Exploring the Beauty of Grain in Painting

We do our best to design furniture that inspires our clients as they rethink their vision for their home’s interiors. Every detail provides an opportunity to take the piece to the next level. Wood selection is as important as any other decision we make. Since starting in 1982, Brian has personally selected every log we work with. Buying and managing wood is a lot like running a fish market. We don’t always catch the same thing when we look for logs; sometimes, we get lucky and land exceptionally delicious material. This spring is just such a time.

High-grade Ambrosia maple has proven to be a really tough wood to find. While the Ambrosia beetle (the insect responsible for the figure in Ambrosia Maple) chews holes in thousands of trees all over the Appalachian region, they usually kill the tree before it is figured enough to work for our furniture. That makes the maple trees that we look for a rare find. Even when we find workable logs in this maple variant, the yield of matching boards is meager. Usually, we can use 20% or less of even the best trees for our furniture. Well, it’s been a good spring, and we have a nice collection of Ambrosia maple drying in the shop now, waiting to become Sonus guitar chairs, Lily barstools, or accents in larger case goods.

ambrosia maple chair - Brian Boggs Chairmakers

Sometimes we find spectacular woods we weren’t looking for but can’t resist. We put these in our “catch of the day” category. We have some amazingly figured “Bee’s Wing Cherry” we brought in from northern PA a couple of months ago. Brian just happened to catch this log in the corner of his eye while we were walking by looking for walnut. We knew this one belonged in our shop, so we purchased the whole log. The figure is amazingly chatoyant and consistent throughout the log. This is not something we would easily find if looking for it. This one found us as most extraordinary logs do.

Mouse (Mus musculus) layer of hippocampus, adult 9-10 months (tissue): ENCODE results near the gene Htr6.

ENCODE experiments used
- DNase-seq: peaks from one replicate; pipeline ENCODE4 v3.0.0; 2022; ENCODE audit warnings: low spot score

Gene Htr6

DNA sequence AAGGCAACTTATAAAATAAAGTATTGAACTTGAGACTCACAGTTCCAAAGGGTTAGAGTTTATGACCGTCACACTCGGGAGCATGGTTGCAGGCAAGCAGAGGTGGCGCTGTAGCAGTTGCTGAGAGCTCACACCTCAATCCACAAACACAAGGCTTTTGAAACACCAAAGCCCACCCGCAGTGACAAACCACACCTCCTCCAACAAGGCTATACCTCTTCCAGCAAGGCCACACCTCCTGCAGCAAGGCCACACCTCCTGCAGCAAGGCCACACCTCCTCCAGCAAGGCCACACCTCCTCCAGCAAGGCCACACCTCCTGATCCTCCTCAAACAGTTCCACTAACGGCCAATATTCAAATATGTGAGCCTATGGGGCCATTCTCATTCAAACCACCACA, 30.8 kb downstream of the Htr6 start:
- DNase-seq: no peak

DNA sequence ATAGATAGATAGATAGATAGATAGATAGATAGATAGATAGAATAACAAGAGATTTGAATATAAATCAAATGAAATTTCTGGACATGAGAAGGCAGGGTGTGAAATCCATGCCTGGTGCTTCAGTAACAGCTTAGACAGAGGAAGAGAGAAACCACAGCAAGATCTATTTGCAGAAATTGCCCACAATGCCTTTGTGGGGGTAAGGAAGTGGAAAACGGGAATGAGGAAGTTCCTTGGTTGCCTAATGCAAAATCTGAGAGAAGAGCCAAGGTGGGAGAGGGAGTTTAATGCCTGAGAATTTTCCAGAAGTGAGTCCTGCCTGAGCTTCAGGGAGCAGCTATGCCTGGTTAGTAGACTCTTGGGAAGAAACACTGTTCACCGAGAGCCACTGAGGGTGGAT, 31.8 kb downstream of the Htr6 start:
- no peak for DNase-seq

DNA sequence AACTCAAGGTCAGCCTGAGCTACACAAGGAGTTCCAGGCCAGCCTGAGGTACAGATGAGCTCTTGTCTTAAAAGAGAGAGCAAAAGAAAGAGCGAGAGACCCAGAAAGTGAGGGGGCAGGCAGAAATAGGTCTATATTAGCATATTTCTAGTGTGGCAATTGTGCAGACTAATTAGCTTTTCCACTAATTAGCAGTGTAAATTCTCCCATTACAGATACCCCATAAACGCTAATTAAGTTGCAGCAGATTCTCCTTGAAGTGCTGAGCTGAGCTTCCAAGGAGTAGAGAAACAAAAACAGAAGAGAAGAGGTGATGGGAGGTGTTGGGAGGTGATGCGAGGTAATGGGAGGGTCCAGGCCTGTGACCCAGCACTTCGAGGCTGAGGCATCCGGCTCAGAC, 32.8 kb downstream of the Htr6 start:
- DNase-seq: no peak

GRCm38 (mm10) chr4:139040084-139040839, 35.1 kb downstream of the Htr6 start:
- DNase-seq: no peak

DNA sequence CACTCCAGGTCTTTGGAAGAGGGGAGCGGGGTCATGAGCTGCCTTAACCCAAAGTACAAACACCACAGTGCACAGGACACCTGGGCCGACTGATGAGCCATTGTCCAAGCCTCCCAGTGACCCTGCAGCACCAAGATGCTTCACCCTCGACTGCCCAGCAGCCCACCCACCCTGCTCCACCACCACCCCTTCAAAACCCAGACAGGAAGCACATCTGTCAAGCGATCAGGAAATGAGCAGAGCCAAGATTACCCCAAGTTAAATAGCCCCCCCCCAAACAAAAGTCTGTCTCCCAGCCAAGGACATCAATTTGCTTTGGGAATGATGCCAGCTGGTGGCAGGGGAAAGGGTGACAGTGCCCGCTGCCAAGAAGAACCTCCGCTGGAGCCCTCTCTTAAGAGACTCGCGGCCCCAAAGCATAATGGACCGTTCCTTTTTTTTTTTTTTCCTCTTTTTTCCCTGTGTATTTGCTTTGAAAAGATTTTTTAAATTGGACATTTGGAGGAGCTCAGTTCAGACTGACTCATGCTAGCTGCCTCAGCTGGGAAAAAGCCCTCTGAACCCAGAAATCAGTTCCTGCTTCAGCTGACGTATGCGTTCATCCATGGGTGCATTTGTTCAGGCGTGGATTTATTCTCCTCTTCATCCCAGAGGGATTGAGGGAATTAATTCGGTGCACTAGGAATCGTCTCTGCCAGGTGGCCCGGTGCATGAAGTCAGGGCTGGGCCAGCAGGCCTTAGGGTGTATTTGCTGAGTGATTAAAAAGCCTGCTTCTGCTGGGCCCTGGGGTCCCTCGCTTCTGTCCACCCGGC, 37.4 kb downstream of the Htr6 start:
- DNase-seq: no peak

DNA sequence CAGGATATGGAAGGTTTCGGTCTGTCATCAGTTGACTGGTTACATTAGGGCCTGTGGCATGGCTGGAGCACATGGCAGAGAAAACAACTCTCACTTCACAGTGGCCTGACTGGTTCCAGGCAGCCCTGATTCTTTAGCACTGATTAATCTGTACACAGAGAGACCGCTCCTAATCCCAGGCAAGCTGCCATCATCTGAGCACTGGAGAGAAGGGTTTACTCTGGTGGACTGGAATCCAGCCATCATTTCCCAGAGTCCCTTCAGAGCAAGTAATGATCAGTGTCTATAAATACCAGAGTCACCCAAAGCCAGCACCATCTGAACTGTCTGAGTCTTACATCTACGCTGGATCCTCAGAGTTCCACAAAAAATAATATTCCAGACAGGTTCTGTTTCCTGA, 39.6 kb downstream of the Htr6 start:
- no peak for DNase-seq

bees wing cherry wood - Brian Boggs Chairmakers

Some woods just can’t be found in a typical search. Those just show up once in a long while, sometimes once in a lifetime. One particular boxelder log did just that last fall and is now sawn and dry and waiting to show off its figure. Boxelder does not usually get all that big, or form a good log, and usually has just a few streaks of red near its heart. But this tree measured 24” at the small end of a reasonably straight 10’ log with few defects. What’s more impressive about this individual tree is the amount of red throughout the lumber. Boxelder is a fairly soft and light wood (slightly harder than poplar) which makes for a great seat and back material for our Sonus guitar chairs. Boxelder can also be used as accent wood in case pieces. We’ll undoubtedly hold this material for special projects. I have never seen Boxelder like this in my 41 years as a chairmaker.

boxelder wood chair - Brian Boggs Chairmakers

In addition to some spectacularly figured catches, we also need some wood with very straight grain and specific grain orientations to support much of our work. Sometimes a calm aesthetic is needed to complete a room. Buying whole logs and custom-sawing them allows us to control the quality of the trees we work with and the exact orientation of the boards they yield. Large trees allow us to make two-board table tops, and younger trees with long grain and faster growth give us the strength and elasticity we need for steam-bending chair parts. We feel honored to have such access to this full spectrum our forests offer. We also feel obligated to return this honor by making every piece worthy of the magnificent trees that were felled for our artistry.

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